On April 20th, days after Milwaukee Police finally released body camera footage of a fatal police shooting that occurred two months prior, the Milwaukee Fire and Police Commission — the civilian oversight board that oversees MPD and the Milwaukee Fire Department — created a new standard operating procedure requiring MPD to publicly release police video footage within 15 days of deaths by police and other critical incidents. The very next day, the Milwaukee Police Association (MPA), the union that represents most of the city's officers, filed a lawsuit and have, for now, successfully stopped the new 15-day video release policy from going into effect.

Justifying their lawsuit, MPA stated in a press release that the FPC did not “consider the impact on officers they oversee.” Community activists, such as Maria Hamilton who lost her son Dontre to police violence, want to have access to body cams because they are oftentimes the only source of evidence that paints a clear and objective picture of police and civilian encounters.

Body cam footage, when handled responsibly, increases transparency in the wake of police shootings and makes us less reliant on the often one-sided, misleading portrayals provided by police departments. The initial police report detailing the killing of Tyre Nichols by the Memphis Police Department painted a completely different picture than the body cam footage, which was initially hidden from the public. The initial police report identified Nichols as a suspect in an aggravated assault, accusing him of starting a fight with officers and grabbing one of their guns. It didn’t mention that Nichols was beaten to death, and even described an officer later charged with homicide as a victim. The city of Memphis and the Memphis Police Department sat on this footage for almost a month while tarnishing Nichols’ name with bogus police reports. Disproving the fabricated story manufactured by the police, the body camera footage allowed us to discover what actually happened to Nichols.

This isn’t the only time that video footage proved that police reports lied about the events that led up to a civilian killing. The murder of Chicago teenager LaQuan McDonald was covered up by at least 16 officers through purposeful lies in the police report, disposal of evidence, and an effort to assassinate Mcdonald’s character. The public would not have known the truth of McDonald’s killing if the entire incident wasn’t recorded on the dash cam.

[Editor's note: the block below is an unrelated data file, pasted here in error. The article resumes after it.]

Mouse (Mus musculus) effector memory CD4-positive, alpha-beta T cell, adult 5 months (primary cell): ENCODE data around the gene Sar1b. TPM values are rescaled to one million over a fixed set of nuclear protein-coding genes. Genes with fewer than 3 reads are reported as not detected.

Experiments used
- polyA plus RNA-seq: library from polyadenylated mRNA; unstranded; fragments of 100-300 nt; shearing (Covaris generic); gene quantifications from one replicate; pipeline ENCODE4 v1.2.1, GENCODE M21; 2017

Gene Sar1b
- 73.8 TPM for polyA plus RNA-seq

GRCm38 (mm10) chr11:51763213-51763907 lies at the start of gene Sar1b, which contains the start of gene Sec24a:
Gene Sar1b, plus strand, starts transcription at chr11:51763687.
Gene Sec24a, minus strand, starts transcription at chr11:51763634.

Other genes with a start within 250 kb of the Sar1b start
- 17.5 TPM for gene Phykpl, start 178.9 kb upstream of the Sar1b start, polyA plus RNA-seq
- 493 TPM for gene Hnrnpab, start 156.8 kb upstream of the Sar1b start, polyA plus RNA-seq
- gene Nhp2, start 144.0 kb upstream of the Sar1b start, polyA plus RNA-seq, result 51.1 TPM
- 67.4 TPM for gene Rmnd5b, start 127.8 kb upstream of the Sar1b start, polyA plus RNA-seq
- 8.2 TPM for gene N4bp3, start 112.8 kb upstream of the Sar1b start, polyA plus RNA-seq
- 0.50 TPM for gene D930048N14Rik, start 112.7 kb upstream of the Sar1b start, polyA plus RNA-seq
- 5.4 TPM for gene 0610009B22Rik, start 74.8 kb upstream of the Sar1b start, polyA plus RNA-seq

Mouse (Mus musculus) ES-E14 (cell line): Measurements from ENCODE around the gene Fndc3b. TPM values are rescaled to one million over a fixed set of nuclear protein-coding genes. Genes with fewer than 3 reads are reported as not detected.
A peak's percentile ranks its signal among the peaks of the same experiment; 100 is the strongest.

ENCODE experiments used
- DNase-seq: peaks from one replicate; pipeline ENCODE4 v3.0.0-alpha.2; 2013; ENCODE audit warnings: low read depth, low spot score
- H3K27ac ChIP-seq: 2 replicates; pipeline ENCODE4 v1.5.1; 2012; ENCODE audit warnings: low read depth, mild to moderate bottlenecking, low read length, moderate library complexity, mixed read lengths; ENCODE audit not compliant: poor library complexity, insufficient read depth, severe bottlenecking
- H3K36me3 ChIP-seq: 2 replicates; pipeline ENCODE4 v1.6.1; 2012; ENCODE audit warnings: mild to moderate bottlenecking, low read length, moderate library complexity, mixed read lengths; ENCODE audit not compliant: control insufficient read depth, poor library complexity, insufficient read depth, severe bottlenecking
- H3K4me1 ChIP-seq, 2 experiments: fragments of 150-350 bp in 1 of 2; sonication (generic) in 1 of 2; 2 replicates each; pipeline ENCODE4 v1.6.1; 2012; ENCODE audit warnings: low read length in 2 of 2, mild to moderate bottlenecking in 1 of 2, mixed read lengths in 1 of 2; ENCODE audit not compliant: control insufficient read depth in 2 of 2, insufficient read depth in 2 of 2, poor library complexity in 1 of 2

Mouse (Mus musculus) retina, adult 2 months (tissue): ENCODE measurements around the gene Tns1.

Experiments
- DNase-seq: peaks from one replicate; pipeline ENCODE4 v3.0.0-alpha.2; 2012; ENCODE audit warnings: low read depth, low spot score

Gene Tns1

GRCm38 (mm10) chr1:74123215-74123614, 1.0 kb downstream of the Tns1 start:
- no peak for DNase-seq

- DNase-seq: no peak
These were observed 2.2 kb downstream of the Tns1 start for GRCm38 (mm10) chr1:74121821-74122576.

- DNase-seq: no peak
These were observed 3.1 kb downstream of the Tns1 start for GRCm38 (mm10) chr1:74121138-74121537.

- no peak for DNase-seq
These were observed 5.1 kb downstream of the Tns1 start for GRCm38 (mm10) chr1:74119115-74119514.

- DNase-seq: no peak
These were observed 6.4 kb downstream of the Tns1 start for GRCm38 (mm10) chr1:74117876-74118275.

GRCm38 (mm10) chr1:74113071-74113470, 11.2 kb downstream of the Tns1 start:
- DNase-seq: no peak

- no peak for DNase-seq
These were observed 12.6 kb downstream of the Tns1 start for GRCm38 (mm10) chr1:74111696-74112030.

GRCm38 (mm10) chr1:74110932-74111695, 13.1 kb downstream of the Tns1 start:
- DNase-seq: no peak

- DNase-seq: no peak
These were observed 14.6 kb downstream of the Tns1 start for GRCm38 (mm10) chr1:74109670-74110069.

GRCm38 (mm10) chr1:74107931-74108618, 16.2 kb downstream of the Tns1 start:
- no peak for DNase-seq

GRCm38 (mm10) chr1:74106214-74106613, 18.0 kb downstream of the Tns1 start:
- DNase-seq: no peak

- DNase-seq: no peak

George Floyd was murdered by Minneapolis Police Department on May 25, 2020 and the public didn’t get to see the body cam footage until August 10, 2020. The initial police report for Floyd’s killing stated he simply died of “medical distress” and does not mention that the medical distress was brought on by an officer kneeling on Floyd’s neck as Floyd experienced seizures and cried out for help. Viewing video footage is the closest the public can come to obtaining the truth of a fatal encounter. Keeping the footage from the public sows further distrust from the community.

Some police departments allow police officers to review the footage of the killing or use of force before writing their report, giving officers time to create a justification around the situation. Police departments across the country like Chicago, New York City, Los Angeles, and other major cities spend massive amounts of money on professional public relations specialists that craft narratives after high-profile incidents. Suppressing footage gives police an advantage in shaping public opinion and protecting themselves from accountability. What other suspect is allowed to review the evidence, decide what is seen by the public, and have a team of professionals control the story around their crime?

The inability to trust police to be truthful about cases in which officers use force underscores why body cam footage is critical to ensuring law enforcement are transparent and accountable to the public. Without accountability, police lose community trust. We are witnessing that now: a 2022 Gallup poll found that only 45% of American adults are confident in the police. The numbers are even lower for communities of color. 

Which brings us back to why community activists are calling for greater police transparency in Milwaukee — Black and Brown communities have known for a long time that police reports don’t always reflect reality and now the empirical evidence is catching up. We are often kept in the dark and left with endless questions after police use force during an encounter, but the FPC’s new body camera policy would allow people to get more answers.